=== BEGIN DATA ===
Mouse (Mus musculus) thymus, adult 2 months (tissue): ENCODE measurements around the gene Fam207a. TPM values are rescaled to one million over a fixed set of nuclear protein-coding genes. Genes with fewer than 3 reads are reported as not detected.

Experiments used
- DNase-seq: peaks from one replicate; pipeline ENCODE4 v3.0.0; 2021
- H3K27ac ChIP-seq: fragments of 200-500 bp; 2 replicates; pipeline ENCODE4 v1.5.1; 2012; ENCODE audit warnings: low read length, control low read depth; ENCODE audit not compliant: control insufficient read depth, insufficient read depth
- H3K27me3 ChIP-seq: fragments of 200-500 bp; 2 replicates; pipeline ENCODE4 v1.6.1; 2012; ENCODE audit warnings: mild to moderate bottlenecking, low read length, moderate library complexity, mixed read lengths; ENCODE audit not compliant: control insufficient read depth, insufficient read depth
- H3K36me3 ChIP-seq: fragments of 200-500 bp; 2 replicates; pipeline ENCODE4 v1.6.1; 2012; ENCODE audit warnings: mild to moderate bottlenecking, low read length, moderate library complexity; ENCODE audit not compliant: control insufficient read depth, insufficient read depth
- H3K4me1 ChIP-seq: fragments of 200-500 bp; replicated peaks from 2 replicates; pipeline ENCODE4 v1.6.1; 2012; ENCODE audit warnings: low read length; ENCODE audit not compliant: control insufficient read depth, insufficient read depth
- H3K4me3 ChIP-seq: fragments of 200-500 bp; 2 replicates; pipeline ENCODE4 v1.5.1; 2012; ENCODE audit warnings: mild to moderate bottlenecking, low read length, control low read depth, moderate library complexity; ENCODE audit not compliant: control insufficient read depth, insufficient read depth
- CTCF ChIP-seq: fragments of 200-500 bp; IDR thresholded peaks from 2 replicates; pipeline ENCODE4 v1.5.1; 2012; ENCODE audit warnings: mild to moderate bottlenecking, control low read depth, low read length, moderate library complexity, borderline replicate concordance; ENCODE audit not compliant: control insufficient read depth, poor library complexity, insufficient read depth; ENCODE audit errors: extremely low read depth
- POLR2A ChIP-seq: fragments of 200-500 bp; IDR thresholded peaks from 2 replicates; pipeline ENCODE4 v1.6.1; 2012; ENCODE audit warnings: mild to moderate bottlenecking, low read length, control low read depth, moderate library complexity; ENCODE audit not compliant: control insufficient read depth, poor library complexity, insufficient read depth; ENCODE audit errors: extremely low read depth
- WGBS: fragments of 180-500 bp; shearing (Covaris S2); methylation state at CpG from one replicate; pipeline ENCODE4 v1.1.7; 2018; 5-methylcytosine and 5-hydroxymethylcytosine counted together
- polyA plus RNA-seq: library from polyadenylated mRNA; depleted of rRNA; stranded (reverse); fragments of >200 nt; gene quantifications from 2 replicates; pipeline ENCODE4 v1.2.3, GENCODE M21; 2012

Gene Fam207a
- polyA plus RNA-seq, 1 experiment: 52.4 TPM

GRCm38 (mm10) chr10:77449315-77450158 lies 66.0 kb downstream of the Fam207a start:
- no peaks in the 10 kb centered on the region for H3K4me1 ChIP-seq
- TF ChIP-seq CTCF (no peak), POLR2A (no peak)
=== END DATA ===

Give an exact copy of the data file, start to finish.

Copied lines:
Mouse (Mus musculus) thymus, adult 2 months (tissue): ENCODE measurements around the gene Fam207a. TPM values are rescaled to one million over a fixed set of nuclear protein-coding genes. Genes with fewer than 3 reads are reported as not detected.

Experiments used
- DNase-seq: peaks from one replicate; pipeline ENCODE4 v3.0.0; 2021
- H3K27ac ChIP-seq: fragments of 200-500 bp; 2 replicates; pipeline ENCODE4 v1.5.1; 2012; ENCODE audit warnings: low read length, control low read depth; ENCODE audit not compliant: control insufficient read depth, insufficient read depth
- H3K27me3 ChIP-seq: fragments of 200-500 bp; 2 replicates; pipeline ENCODE4 v1.6.1; 2012; ENCODE audit warnings: mild to moderate bottlenecking, low read length, moderate library complexity, mixed read lengths; ENCODE audit not compliant: control insufficient read depth, insufficient read depth
- H3K36me3 ChIP-seq: fragments of 200-500 bp; 2 replicates; pipeline ENCODE4 v1.6.1; 2012; ENCODE audit warnings: mild to moderate bottlenecking, low read length, moderate library complexity; ENCODE audit not compliant: control insufficient read depth, insufficient read depth
- H3K4me1 ChIP-seq: fragments of 200-500 bp; replicated peaks from 2 replicates; pipeline ENCODE4 v1.6.1; 2012; ENCODE audit warnings: low read length; ENCODE audit not compliant: control insufficient read depth, insufficient read depth
- H3K4me3 ChIP-seq: fragments of 200-500 bp; 2 replicates; pipeline ENCODE4 v1.5.1; 2012; ENCODE audit warnings: mild to moderate bottlenecking, low read length, control low read depth, moderate library complexity; ENCODE audit not compliant: control insufficient read depth, insufficient read depth
- CTCF ChIP-seq: fragments of 200-500 bp; IDR thresholded peaks from 2 replicates; pipeline ENCODE4 v1.5.1; 2012; ENCODE audit warnings: mild to moderate bottlenecking, control low read depth, low read length, moderate library complexity, borderline replicate concordance; ENCODE audit not compliant: control insufficient read depth, poor library complexity, insufficient read depth; ENCODE audit errors: extremely low read depth
- POLR2A ChIP-seq: fragments of 200-500 bp; IDR thresholded peaks from 2 replicates; pipeline ENCODE4 v1.6.1; 2012; ENCODE audit warnings: mild to moderate bottlenecking, low read length, control low read depth, moderate library complexity; ENCODE audit not compliant: control insufficient read depth, poor library complexity, insufficient read depth; ENCODE audit errors: extremely low read depth
- WGBS: fragments of 180-500 bp; shearing (Covaris S2); methylation state at CpG from one replicate; pipeline ENCODE4 v1.1.7; 2018; 5-methylcytosine and 5-hydroxymethylcytosine counted together
- polyA plus RNA-seq: library from polyadenylated mRNA; depleted of rRNA; stranded (reverse); fragments of >200 nt; gene quantifications from 2 replicates; pipeline ENCODE4 v1.2.3, GENCODE M21; 2012

Gene Fam207a
- polyA plus RNA-seq, 1 experiment: 52.4 TPM

GRCm38 (mm10) chr10:77449315-77450158 lies 66.0 kb downstream of the Fam207a start:
- no peaks in the 10 kb centered on the region for H3K4me1 ChIP-seq
- TF ChIP-seq CTCF (no peak), POLR2A (no peak)